Bilingual Magazine Showcases Poesía, Arte, Fotos, y Más

“Unlike past editions, this winter issue showcases a cleaner layout complete with full and two-page photo spreads, marking Mural’s transition from an anthology of academic papers and book reviews to a more artistic compilation of prose.”

By Grace Hauck

“Nos sentimos vivas al entender que hemos descubierto los secretos de tus propios entornos y el deseo de viajar y conocer nuestros cuerpos es un acuerdo mutuo.”

“We felt alive understanding that we had discovered the secrets of your surroundings and your desire to travel and know our bodies in a mutual pact.”

Por Dentro, Claudia Garibaldi

Quietly munching on tamales and sipping horchata in a hushed McCormick Lounge, the attendees of last night’s Mural Magazine release party clung to every syllable of poet Claudia Garibaldi’s thick Spanish timbre. Grad student Carly Offidani-Bertrand, another Mural contributor, followed Garibaldi’s reading with a recitation of her own Tacto, a longer work of prose.

This fourth and newest installment of UChicago’s bilingual literary magazine, which achieved RSO status in fall 2015, features twelve pieces sorted into five categories: staff reviews (reseñas), poetry (poesía), open opinions (tertulia), politics (política), and creative prose (prosa creativa). Works of visual art (arte visual)—mostly full-color photographs by undergraduates Paula Carcamo, Regina Favela, Christian Sanchez, and Ada Torres—are scattered throughout the magazine.

“We wanted to create a platform where Latin American and Latino communities could mean or be anything—to debunk constricting definitions,” said Mural editor-in-chief Torres. “Right now, we have published our first article in Spanglish.”

Torres, a fourth-year history and Latin American studies double major from San Juan, Puerto Rico, founded Mural as a second-year. While studying in Barcelona, Torres realized how much she missed writing in Spanish, and so she began to coordinate an RSO from abroad. Torres recruited romance languages and literatures associate professor Agnes Lugo-Ortiz as Mural’s faculty advisor and developed both a website and Facebook platform.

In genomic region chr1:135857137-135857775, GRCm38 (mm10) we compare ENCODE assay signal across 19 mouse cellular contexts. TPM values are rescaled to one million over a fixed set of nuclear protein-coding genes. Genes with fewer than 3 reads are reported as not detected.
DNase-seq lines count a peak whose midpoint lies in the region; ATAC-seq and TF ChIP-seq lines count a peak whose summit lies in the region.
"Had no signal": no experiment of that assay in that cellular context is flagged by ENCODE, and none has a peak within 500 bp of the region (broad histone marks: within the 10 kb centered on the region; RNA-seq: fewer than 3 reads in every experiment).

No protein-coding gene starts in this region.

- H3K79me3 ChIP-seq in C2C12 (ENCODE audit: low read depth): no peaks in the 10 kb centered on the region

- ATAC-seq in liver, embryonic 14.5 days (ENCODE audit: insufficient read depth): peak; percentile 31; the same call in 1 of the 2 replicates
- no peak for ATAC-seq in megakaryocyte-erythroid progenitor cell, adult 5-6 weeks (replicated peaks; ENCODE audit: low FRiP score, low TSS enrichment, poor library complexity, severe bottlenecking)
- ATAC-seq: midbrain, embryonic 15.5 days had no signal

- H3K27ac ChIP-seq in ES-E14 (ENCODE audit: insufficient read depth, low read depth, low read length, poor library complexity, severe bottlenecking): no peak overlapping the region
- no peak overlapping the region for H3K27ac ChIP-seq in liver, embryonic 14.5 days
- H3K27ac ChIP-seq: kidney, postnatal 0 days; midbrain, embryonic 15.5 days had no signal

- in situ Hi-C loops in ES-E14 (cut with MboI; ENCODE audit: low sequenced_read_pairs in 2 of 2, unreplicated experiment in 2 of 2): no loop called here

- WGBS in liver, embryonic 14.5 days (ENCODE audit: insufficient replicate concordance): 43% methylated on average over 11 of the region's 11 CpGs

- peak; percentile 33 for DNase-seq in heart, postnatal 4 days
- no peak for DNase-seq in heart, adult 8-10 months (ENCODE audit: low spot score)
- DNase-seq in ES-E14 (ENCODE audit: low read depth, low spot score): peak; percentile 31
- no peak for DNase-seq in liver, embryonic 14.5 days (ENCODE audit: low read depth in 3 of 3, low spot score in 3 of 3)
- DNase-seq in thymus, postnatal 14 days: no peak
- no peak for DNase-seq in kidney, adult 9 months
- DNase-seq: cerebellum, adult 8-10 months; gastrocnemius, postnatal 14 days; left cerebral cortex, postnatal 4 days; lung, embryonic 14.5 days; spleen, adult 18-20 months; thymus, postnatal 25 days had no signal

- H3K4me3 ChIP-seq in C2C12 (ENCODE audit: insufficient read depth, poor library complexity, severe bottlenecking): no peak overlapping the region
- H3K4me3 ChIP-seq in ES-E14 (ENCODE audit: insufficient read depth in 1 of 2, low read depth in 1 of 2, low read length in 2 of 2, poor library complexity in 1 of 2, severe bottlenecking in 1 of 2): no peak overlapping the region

“I really like film, so I’m trying to study screenwriting. But definitely literature and the region of Latin America is my specialization. So founding Mural has made me realize that I’m interested in editorial work,” Torres said.

In addition to the department of romance languages and literatures, Mural now also receives support and funding from campus organizations like the Center for Identity and Inclusion, the Center for Latin American Studies, and the Center for Mexican Studies. These groups, along with the Dean’s Fund for Student Life, assisted Mural in producing 125 copies of the small five-by-eight-inches magazine—25 copies more than ever before.

(Paula Carcamo)

Each edition of Mural centers on a theme. While past quarters focused on topics like “The Latin American Boom” and “The Avant-Garde in 1920s Mexico,” Invierno 2016 addresses music as it features in movies and television as well as critical reviews. In her short Spanish essay Gueros (soon to be translated into English), Torres explores the role of music in this 2015 film. In Vengo, second-year Paula Carcamo discusses the importance of hip-hop artist Ana Tijoux to the child of French-Chilean parents. Jasmin Pizano’s La Banda, however, takes a more contemplative approach, reflecting on the fine line between musical art and entertainment.

Unlike past editions, this winter issue showcases a cleaner layout complete with full and two-page photo spreads, marking Mural’s transition from an anthology of academic papers and book reviews to a more artistic compilation of prose.

“I want to get to a point where, each year, there’s a zine edition of Mural—with the text more sporadic and more visual art,” Torres said.

As Mural continues to grow within its niche, members also hope to explore outside projects. This spring, Mural staff will design the program for the Organization of Latin American Students (OLAS) cultural show. According to Torres, this program will be a chance for the design team to try out the zine format.

As the food from Little Village’s Malolos Tomales dwindled and Offidani-Bertrand closed her piece, Torres started up a YouTube playlist of songs mentioned in the issue. Family and friends mingled, read, and danced for the rest of the night, chatting away in both English and Spanish.

“We definitely welcome anyone who is interested in learning about Latin American culture,” Torres said. “No matter where you’re from.”

Copies of Mural can be found in Hallowed Grounds, Harper Café, and Cobb Coffee Shop. Find it online at